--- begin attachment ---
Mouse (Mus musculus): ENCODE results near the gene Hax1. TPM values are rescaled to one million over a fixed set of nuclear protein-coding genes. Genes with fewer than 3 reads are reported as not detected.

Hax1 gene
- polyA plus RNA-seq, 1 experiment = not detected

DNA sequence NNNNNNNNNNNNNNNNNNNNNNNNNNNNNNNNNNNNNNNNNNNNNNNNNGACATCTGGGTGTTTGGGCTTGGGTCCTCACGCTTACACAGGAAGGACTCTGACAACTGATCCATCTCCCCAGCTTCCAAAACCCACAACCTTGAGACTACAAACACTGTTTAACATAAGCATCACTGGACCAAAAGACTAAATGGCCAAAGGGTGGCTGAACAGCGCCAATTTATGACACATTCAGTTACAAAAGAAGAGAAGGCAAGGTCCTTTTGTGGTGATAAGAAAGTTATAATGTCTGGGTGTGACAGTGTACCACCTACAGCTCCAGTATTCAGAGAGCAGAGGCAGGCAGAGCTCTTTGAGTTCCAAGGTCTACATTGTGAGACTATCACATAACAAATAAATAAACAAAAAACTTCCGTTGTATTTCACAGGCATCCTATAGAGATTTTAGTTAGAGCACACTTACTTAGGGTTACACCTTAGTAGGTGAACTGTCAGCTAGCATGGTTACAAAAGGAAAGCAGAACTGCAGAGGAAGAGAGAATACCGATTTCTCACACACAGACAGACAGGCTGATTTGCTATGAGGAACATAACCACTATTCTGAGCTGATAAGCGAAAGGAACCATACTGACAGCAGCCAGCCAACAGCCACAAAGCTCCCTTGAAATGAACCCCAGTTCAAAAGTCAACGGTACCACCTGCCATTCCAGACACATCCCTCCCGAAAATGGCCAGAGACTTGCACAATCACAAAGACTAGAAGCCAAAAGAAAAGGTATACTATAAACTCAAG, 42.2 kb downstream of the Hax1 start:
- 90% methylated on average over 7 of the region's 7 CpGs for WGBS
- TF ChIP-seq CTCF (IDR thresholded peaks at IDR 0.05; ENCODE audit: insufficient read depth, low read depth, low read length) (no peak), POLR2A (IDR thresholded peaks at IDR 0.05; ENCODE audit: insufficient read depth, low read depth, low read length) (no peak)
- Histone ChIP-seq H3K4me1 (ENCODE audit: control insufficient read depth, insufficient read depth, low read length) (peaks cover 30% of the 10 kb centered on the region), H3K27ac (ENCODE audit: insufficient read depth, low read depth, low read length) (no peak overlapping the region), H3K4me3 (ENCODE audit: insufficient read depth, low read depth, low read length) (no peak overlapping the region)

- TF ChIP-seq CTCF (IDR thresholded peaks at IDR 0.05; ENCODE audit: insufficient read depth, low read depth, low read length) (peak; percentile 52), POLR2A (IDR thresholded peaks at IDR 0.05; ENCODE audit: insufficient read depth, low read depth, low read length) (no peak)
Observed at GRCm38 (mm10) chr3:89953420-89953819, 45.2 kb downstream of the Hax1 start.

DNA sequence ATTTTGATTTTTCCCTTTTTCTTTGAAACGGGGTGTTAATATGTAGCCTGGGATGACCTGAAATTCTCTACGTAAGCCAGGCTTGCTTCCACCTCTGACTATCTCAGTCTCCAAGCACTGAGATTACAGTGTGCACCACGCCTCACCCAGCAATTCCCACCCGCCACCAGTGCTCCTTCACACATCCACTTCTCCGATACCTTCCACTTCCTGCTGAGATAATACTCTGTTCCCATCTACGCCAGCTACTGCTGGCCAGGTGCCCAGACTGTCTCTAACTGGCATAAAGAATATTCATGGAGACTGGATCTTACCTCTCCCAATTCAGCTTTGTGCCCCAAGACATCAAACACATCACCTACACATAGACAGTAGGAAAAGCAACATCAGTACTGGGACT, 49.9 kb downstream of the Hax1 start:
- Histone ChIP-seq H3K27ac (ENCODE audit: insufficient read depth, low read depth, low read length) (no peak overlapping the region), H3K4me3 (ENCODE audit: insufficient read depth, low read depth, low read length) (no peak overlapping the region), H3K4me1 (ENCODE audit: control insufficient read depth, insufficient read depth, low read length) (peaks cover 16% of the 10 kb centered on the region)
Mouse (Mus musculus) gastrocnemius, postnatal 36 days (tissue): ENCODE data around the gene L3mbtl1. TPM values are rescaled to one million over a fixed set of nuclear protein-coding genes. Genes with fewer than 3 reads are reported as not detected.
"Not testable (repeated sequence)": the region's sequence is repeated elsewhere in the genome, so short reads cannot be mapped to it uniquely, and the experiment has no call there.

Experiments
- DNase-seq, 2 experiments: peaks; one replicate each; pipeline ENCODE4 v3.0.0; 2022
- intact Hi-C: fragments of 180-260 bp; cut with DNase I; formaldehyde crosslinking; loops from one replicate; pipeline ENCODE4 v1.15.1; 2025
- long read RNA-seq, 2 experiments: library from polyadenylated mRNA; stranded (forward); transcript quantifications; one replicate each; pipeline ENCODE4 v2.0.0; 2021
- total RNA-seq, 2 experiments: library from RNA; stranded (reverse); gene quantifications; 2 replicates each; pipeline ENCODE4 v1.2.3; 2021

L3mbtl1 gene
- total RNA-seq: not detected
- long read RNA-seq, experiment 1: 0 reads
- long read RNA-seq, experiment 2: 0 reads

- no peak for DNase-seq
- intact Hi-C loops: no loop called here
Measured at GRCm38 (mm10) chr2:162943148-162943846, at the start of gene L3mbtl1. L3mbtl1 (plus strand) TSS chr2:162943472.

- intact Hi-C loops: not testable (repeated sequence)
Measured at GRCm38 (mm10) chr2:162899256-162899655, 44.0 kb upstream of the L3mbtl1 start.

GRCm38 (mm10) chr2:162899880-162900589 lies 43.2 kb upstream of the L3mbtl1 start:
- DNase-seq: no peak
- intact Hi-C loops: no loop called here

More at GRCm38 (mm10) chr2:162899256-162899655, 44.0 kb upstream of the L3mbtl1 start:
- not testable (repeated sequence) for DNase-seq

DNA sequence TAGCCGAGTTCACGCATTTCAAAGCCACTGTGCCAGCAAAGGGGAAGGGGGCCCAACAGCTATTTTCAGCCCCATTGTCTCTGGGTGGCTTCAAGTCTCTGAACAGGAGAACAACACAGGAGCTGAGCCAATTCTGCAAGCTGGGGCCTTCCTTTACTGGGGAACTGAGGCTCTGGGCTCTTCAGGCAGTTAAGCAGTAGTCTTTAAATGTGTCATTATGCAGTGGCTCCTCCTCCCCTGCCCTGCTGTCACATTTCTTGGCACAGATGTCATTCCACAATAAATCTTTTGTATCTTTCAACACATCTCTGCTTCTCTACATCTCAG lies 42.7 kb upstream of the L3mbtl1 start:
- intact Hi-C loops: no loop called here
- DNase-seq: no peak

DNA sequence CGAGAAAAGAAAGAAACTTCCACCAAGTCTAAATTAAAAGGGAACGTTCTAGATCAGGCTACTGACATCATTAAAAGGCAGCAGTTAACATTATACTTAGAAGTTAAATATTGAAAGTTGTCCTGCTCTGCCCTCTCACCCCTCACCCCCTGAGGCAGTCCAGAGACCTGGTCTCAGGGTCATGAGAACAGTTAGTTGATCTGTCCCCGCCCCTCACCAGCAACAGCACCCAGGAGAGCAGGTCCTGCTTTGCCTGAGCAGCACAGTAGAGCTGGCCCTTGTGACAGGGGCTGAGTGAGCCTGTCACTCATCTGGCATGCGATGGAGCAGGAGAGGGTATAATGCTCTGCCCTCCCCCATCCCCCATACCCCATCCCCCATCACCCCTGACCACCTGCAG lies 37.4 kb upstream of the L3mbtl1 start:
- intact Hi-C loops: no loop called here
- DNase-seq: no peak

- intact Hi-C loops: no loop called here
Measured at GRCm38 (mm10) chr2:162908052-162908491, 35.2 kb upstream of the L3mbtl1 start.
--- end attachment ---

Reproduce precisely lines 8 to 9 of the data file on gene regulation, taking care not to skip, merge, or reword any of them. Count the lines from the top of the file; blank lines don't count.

- TF ChIP-seq CTCF (IDR thresholded peaks at IDR 0.05; ENCODE audit: insufficient read depth, low read depth, low read length) (peak; percentile 52), POLR2A (IDR thresholded peaks at IDR 0.05; ENCODE audit: insufficient read depth, low read depth, low read length) (no peak)
Observed at GRCm38 (mm10) chr3:89953420-89953819, 45.2 kb downstream of the Hax1 start.